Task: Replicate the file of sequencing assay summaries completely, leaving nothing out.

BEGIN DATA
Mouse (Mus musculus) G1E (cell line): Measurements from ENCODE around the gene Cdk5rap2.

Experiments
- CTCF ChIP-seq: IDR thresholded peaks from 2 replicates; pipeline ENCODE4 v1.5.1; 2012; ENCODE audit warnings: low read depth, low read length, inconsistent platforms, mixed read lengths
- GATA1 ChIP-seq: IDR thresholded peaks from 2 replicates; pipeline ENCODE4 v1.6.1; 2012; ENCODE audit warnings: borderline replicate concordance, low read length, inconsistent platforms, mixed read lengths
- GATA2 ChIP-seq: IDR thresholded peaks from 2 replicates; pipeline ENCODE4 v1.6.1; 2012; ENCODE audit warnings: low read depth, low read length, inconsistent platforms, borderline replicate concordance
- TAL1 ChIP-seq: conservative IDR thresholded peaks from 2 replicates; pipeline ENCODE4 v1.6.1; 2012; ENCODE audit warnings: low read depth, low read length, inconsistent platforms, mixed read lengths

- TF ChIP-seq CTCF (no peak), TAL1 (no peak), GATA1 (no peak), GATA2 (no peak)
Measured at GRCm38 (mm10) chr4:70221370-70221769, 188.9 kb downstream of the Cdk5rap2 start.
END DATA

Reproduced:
Mouse (Mus musculus) G1E (cell line): Measurements from ENCODE around the gene Cdk5rap2.

Experiments
- CTCF ChIP-seq: IDR thresholded peaks from 2 replicates; pipeline ENCODE4 v1.5.1; 2012; ENCODE audit warnings: low read depth, low read length, inconsistent platforms, mixed read lengths
- GATA1 ChIP-seq: IDR thresholded peaks from 2 replicates; pipeline ENCODE4 v1.6.1; 2012; ENCODE audit warnings: borderline replicate concordance, low read length, inconsistent platforms, mixed read lengths
- GATA2 ChIP-seq: IDR thresholded peaks from 2 replicates; pipeline ENCODE4 v1.6.1; 2012; ENCODE audit warnings: low read depth, low read length, inconsistent platforms, borderline replicate concordance
- TAL1 ChIP-seq: conservative IDR thresholded peaks from 2 replicates; pipeline ENCODE4 v1.6.1; 2012; ENCODE audit warnings: low read depth, low read length, inconsistent platforms, mixed read lengths

- TF ChIP-seq CTCF (no peak), TAL1 (no peak), GATA1 (no peak), GATA2 (no peak)
Measured at GRCm38 (mm10) chr4:70221370-70221769, 188.9 kb downstream of the Cdk5rap2 start.